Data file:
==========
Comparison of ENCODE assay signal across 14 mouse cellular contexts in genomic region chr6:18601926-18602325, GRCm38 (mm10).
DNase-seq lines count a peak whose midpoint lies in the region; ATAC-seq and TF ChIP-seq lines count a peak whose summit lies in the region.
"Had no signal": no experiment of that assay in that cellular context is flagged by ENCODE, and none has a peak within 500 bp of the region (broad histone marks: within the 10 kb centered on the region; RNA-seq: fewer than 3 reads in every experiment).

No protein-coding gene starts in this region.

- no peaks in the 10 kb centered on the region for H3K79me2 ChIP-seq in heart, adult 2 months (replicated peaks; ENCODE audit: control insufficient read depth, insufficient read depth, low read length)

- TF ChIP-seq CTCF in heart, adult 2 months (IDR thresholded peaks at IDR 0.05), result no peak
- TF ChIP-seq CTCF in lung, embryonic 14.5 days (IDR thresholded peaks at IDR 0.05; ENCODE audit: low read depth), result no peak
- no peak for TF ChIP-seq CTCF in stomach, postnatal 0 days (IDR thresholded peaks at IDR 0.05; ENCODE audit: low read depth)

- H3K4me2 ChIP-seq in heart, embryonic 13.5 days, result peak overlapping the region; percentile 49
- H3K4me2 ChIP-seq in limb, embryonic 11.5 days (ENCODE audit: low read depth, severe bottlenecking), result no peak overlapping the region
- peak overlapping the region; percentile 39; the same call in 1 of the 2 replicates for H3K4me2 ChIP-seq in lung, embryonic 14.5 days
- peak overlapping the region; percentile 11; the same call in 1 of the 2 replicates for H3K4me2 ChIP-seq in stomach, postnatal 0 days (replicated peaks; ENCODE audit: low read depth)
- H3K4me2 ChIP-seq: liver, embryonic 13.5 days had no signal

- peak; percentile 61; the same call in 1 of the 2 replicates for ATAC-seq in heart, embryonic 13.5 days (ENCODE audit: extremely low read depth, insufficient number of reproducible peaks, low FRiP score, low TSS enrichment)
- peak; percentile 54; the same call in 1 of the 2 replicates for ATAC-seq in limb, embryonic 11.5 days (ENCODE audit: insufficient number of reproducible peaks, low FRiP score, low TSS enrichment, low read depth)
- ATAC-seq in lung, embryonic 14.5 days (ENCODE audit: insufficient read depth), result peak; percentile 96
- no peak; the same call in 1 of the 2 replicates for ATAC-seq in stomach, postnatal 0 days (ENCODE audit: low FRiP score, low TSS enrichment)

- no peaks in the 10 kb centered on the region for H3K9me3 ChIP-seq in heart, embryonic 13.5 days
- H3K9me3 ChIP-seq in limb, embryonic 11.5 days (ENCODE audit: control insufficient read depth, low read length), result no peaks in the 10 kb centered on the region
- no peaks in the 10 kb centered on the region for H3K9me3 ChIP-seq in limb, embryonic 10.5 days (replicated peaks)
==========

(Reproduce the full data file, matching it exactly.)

Comparison of ENCODE assay signal across 14 mouse cellular contexts in genomic region chr6:18601926-18602325, GRCm38 (mm10).
DNase-seq lines count a peak whose midpoint lies in the region; ATAC-seq and TF ChIP-seq lines count a peak whose summit lies in the region.
"Had no signal": no experiment of that assay in that cellular context is flagged by ENCODE, and none has a peak within 500 bp of the region (broad histone marks: within the 10 kb centered on the region; RNA-seq: fewer than 3 reads in every experiment).

No protein-coding gene starts in this region.

- no peaks in the 10 kb centered on the region for H3K79me2 ChIP-seq in heart, adult 2 months (replicated peaks; ENCODE audit: control insufficient read depth, insufficient read depth, low read length)

- TF ChIP-seq CTCF in heart, adult 2 months (IDR thresholded peaks at IDR 0.05), result no peak
- TF ChIP-seq CTCF in lung, embryonic 14.5 days (IDR thresholded peaks at IDR 0.05; ENCODE audit: low read depth), result no peak
- no peak for TF ChIP-seq CTCF in stomach, postnatal 0 days (IDR thresholded peaks at IDR 0.05; ENCODE audit: low read depth)

- H3K4me2 ChIP-seq in heart, embryonic 13.5 days, result peak overlapping the region; percentile 49
- H3K4me2 ChIP-seq in limb, embryonic 11.5 days (ENCODE audit: low read depth, severe bottlenecking), result no peak overlapping the region
- peak overlapping the region; percentile 39; the same call in 1 of the 2 replicates for H3K4me2 ChIP-seq in lung, embryonic 14.5 days
- peak overlapping the region; percentile 11; the same call in 1 of the 2 replicates for H3K4me2 ChIP-seq in stomach, postnatal 0 days (replicated peaks; ENCODE audit: low read depth)
- H3K4me2 ChIP-seq: liver, embryonic 13.5 days had no signal

- peak; percentile 61; the same call in 1 of the 2 replicates for ATAC-seq in heart, embryonic 13.5 days (ENCODE audit: extremely low read depth, insufficient number of reproducible peaks, low FRiP score, low TSS enrichment)
- peak; percentile 54; the same call in 1 of the 2 replicates for ATAC-seq in limb, embryonic 11.5 days (ENCODE audit: insufficient number of reproducible peaks, low FRiP score, low TSS enrichment, low read depth)
- ATAC-seq in lung, embryonic 14.5 days (ENCODE audit: insufficient read depth), result peak; percentile 96
- no peak; the same call in 1 of the 2 replicates for ATAC-seq in stomach, postnatal 0 days (ENCODE audit: low FRiP score, low TSS enrichment)

- no peaks in the 10 kb centered on the region for H3K9me3 ChIP-seq in heart, embryonic 13.5 days
- H3K9me3 ChIP-seq in limb, embryonic 11.5 days (ENCODE audit: control insufficient read depth, low read length), result no peaks in the 10 kb centered on the region
- no peaks in the 10 kb centered on the region for H3K9me3 ChIP-seq in limb, embryonic 10.5 days (replicated peaks)